When should I create a new class?
There’s no single answer I can give you for this because every situation is different and even then, there’s usually no design that’s right or wrong. It’s all a tradeoff. You give up one thing and get something else. But I do have some opinions and can explain how I approach problems and some of the reasons for when I’ll create a new class.
A lot of this comes from experience. I’ve programmed enough to be able to anticipate the needs of my code later and can start out with what might seem to be a bit too much design at first. The program will grow into the design later. At least that’s the goal. It doesn’t always happen especially when the requirements change.
The first thing I look for are examples. I try to find the descriptions and stories of how something similar was done either through books, magazines, or online articles. And if there are multiple sources, that’s even better because then I can compare the approaches taken. This doesn’t mean that I copy the designs. I learn from them. I try to approach each new project with an open mind and learn as much about the current situation as possible. Technology changes fast so it’s not a good idea to keep using the same methods and designs without first checking to see if there’s a better way.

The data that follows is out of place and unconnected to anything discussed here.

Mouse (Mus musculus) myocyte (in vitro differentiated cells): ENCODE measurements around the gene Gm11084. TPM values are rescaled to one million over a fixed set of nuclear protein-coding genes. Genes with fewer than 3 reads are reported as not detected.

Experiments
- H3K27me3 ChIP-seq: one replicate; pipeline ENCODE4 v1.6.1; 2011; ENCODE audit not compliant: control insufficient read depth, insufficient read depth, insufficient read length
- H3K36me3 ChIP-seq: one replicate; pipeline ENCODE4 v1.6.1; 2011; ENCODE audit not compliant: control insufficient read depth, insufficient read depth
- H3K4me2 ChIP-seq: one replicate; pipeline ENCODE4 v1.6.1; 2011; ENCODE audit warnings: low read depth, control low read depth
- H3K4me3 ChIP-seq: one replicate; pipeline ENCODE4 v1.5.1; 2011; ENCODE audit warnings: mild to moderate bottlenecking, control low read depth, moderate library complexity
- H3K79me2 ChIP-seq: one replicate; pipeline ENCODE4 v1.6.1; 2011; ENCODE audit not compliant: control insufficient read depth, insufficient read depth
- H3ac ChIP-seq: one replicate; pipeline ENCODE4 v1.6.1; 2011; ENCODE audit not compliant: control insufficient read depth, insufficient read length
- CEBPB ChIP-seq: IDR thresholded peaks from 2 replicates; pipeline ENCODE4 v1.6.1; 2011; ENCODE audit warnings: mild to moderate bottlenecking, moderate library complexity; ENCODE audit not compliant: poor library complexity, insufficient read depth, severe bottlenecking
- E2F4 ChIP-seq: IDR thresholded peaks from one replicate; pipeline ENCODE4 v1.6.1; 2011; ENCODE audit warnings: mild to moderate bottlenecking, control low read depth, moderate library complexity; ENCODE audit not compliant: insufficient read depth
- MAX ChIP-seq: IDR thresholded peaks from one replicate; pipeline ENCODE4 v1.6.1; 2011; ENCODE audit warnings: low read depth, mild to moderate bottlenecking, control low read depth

One of the first reasons to create a new class is to fit in with a framework or library. These usually have specific requirements that will affect how you design your code.
Then you can start applying design patterns. Make sure to listen to episodes 59 through 90 for more information about design patterns. There’s a full episode for each design pattern that I explained. Many of these design patterns make use of classes and special relationships between them.
Another reason to create a new class is when you find some new behavior. You wouldn’t create a new class just for some difference in data.
When I’m starting a new project in a new field, I usually wait until there’s either a clear need for a new class or my experience from other projects allows me to anticipate a future need. One sign of a clear need is duplicate code. If you ever find yourself writing similar code or even the same code in multiple classes, then you should rethink your design. This is not a bad thing. It’s a sing that you need to refactor the common code into either some other class or method.